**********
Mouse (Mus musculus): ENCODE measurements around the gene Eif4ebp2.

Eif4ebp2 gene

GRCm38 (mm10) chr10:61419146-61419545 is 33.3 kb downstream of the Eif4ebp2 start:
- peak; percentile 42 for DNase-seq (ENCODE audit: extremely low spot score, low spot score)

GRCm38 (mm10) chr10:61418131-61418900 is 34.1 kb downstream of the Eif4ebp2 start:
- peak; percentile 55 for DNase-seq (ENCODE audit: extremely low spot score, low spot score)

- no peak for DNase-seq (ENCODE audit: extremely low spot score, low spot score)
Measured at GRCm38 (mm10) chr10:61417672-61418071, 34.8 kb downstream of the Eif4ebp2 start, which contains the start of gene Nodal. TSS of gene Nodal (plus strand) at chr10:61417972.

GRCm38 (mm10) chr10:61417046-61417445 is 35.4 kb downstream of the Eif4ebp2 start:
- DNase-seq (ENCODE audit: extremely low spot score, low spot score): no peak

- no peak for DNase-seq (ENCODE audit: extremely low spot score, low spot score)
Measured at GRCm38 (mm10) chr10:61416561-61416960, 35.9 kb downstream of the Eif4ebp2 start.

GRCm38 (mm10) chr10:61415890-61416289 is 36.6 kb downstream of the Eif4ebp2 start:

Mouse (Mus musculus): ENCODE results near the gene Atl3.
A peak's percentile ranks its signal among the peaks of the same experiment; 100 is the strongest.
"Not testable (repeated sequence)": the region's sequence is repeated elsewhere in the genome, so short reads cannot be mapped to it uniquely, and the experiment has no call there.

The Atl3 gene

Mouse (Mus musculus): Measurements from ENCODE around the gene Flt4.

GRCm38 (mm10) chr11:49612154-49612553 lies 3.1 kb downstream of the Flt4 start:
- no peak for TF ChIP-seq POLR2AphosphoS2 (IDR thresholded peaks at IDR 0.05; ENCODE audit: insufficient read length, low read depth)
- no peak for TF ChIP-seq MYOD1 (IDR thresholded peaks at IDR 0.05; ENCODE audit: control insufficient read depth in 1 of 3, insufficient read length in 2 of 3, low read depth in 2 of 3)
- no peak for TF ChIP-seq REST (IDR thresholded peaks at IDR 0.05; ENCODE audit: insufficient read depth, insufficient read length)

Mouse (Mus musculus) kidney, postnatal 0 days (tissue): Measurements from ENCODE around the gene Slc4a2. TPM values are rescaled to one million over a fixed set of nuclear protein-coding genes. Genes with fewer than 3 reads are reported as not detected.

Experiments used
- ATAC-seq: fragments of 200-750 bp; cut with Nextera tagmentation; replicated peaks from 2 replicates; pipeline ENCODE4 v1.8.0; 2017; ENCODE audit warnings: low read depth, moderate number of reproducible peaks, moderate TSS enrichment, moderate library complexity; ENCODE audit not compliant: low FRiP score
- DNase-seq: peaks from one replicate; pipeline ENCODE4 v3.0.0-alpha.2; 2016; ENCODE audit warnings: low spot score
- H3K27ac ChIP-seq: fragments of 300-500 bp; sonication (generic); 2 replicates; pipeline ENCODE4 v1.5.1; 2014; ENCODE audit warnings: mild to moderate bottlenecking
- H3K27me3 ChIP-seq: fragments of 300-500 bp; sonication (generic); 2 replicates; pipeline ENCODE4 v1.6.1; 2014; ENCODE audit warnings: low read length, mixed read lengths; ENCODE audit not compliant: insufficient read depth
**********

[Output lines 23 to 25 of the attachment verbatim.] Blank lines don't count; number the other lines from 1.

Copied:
Mouse (Mus musculus) kidney, postnatal 0 days (tissue): Measurements from ENCODE around the gene Slc4a2. TPM values are rescaled to one million over a fixed set of nuclear protein-coding genes. Genes with fewer than 3 reads are reported as not detected.

Experiments used
- ATAC-seq: fragments of 200-750 bp; cut with Nextera tagmentation; replicated peaks from 2 replicates; pipeline ENCODE4 v1.8.0; 2017; ENCODE audit warnings: low read depth, moderate number of reproducible peaks, moderate TSS enrichment, moderate library complexity; ENCODE audit not compliant: low FRiP score